B.C. tailings pond breach prompts water bans
Published Tuesday, August 5, 2014 7:26AM EDT
Last Updated Tuesday, August 5, 2014 10:53PM EDT
Concern is growing in British Columbia after a tailings pond used to dispose of heavy metals from a mine suffered a breach, sending massive amounts of wastewater and mining debris into surrounding lakes and rivers.
Spill estimates have doubled since Monday, after an earthen dam at one end of a four-kilometre long pond breached, forcing waste from the Mount Polley Mine into the pristine lakes and rivers south of Prince George, B.C.
Ten million cubic metres of water – enough to fill 4,000 Olympic-sized swimming pools – and 4.5 million cubic metres of silt from the Mount Polley Mine, operated by mining firm Imperial Metals Corp., prompted drinking water warnings in some areas, and has helped to wash out waterways like Hazeltine Creek and Polley Lake, which rose more than a metre. The mine is an open pit gold and copper mine located about 140 kilometres southeast of Quesnel, B.C. The Cariboo Regional District issued a water ban warning people not to drink or bathe in the water, or allow animals to drink the water.
The area is also one of B.C.’s largest salmon breeding grounds, and upstream from the Fraser River.
“It’s a very dangerous mix and there’s a really significant risk of these metals moving through the creek, the river, the lake,” Sierra Club’s Jens Wieting told CTV News.
The mine’s tailings pond is part of a system to dispose of heavy metals suspended in that water, such as cadmium, lead and mercury. Problems with that system surfaced as early as 2011.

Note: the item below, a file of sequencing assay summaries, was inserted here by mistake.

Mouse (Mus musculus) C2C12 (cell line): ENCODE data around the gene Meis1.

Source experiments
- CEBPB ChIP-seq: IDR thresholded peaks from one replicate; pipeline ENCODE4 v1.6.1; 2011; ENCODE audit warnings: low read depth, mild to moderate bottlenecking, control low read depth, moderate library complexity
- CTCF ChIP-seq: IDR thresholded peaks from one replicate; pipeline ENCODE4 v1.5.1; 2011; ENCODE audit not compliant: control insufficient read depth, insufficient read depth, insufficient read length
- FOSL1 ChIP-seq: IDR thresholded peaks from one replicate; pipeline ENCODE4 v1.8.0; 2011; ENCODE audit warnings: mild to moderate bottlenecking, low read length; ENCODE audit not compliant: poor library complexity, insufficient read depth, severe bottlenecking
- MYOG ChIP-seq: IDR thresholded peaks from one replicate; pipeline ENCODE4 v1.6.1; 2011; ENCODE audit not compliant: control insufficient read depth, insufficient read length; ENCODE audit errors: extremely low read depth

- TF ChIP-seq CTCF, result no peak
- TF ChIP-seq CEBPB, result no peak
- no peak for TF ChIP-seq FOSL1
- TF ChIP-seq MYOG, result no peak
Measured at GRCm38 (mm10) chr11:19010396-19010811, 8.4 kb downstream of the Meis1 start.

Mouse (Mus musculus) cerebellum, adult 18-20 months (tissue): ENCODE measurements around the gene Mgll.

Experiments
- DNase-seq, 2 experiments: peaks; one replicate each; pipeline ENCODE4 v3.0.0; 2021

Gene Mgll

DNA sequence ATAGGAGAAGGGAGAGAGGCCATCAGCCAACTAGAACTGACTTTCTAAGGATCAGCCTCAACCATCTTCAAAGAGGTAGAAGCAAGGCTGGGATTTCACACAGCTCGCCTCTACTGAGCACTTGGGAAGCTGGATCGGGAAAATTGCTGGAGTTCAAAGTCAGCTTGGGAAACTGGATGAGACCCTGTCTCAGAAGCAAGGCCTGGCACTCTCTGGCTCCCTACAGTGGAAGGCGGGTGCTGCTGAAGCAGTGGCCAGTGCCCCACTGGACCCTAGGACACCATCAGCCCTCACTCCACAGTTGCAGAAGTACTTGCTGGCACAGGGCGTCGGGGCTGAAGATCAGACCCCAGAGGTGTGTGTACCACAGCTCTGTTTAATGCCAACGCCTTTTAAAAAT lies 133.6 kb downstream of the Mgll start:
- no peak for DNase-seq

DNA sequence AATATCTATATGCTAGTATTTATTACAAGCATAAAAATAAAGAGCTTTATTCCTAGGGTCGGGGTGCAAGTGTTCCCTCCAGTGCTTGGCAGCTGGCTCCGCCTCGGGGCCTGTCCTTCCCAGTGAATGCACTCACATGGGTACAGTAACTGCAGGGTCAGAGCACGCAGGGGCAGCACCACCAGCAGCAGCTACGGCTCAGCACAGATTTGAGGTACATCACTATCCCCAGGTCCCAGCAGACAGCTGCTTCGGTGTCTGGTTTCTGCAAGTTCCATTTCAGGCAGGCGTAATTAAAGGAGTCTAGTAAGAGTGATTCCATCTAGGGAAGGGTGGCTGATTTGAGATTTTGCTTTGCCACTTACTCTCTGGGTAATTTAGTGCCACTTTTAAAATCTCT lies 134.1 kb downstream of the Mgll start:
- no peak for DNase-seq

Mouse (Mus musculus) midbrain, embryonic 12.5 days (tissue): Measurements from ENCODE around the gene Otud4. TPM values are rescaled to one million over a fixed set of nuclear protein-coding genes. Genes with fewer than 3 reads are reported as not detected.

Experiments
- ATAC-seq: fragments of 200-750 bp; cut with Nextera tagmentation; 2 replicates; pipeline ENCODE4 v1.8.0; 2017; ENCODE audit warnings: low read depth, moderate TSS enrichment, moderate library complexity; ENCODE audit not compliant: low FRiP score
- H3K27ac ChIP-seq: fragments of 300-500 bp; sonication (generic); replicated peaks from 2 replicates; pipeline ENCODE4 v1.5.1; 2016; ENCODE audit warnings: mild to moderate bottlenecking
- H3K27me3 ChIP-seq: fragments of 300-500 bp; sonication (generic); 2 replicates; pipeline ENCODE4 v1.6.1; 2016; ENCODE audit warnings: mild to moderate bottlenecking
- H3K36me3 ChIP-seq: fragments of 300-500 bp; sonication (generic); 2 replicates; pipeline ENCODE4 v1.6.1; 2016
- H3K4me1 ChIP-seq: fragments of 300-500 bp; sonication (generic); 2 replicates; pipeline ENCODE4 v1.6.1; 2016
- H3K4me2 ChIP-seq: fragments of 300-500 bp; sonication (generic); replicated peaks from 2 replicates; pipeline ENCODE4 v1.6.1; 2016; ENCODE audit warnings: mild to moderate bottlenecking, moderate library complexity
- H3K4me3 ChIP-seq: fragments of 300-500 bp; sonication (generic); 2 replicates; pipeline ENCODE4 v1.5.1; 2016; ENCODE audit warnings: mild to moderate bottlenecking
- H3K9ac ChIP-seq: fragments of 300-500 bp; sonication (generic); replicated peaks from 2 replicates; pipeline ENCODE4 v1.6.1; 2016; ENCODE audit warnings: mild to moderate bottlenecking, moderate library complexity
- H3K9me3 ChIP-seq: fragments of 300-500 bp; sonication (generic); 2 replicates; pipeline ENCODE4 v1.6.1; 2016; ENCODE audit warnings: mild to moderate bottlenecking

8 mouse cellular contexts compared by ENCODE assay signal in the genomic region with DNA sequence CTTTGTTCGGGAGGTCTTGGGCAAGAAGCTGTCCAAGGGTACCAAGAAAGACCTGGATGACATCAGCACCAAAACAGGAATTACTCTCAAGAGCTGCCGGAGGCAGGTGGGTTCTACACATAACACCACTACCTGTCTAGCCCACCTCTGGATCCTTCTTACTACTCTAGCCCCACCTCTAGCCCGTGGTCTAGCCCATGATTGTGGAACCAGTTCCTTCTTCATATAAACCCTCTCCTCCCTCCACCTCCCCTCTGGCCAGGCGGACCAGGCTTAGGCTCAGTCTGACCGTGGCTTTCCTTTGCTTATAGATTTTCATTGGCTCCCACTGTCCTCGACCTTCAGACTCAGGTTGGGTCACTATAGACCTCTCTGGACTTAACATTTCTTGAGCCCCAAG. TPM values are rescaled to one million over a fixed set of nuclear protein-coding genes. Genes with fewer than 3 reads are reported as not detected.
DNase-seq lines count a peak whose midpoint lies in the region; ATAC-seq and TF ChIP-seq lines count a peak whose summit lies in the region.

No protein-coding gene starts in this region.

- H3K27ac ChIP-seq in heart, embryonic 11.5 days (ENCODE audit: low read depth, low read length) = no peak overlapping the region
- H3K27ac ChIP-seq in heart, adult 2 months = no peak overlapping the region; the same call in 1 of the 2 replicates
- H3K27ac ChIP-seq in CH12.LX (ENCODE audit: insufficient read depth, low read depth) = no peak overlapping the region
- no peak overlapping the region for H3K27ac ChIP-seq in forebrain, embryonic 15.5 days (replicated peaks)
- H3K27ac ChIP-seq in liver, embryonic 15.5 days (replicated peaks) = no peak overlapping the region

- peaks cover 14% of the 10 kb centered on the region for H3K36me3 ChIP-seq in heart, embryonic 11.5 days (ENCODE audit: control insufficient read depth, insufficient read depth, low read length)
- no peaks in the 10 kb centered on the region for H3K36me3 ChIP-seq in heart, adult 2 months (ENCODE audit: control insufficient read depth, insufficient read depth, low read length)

Environmental consultant Brian Olding was commissioned by nearby First Nations groups to study the facility, and found there was more water going in than going out. He was also hired by Imperial Metals Corp. to review the company’s plans to treat and release water.
“You must discharge,” Olding said. “You can’t just keep building it up.”
Olding said he wanted a sedimentation pond to treat the water before releasing it. He says Imperial Metals didn’t build one. Instead, they built a bigger dam.
“It puts a pressure on the earthen dam, so how high are you going to build this thing?” Olding said. “The higher you go, the more risk you take should it ever fail.”
Imperial Metals said on Tuesday that it never expected a problem with the dam, and that the water is less toxic than feared. They also said the cause of the breach is unknown.
“Mercury has never been detected in our water and arsenic levels are about one-fifth of drinking water quality,” Brian Kynoch, president of Imperial Metals, said in a statement.
B.C. Energy and Mines Minister Bill Bennett said government, scientists and company officials are working to figure out the scope of the impact.
“We don’t know the quality of the water that was in the tailings pond,” Bennett said. “I am advised it was fairly high quality water and I hope that turns out to be the case.”
"We have to make sure the water the people are using is safe and we need to do some work to clean up whatever debris has come out of the dam," Bennett added.
With files from The Canadian Press and a report by CTV News’ Jon Woodward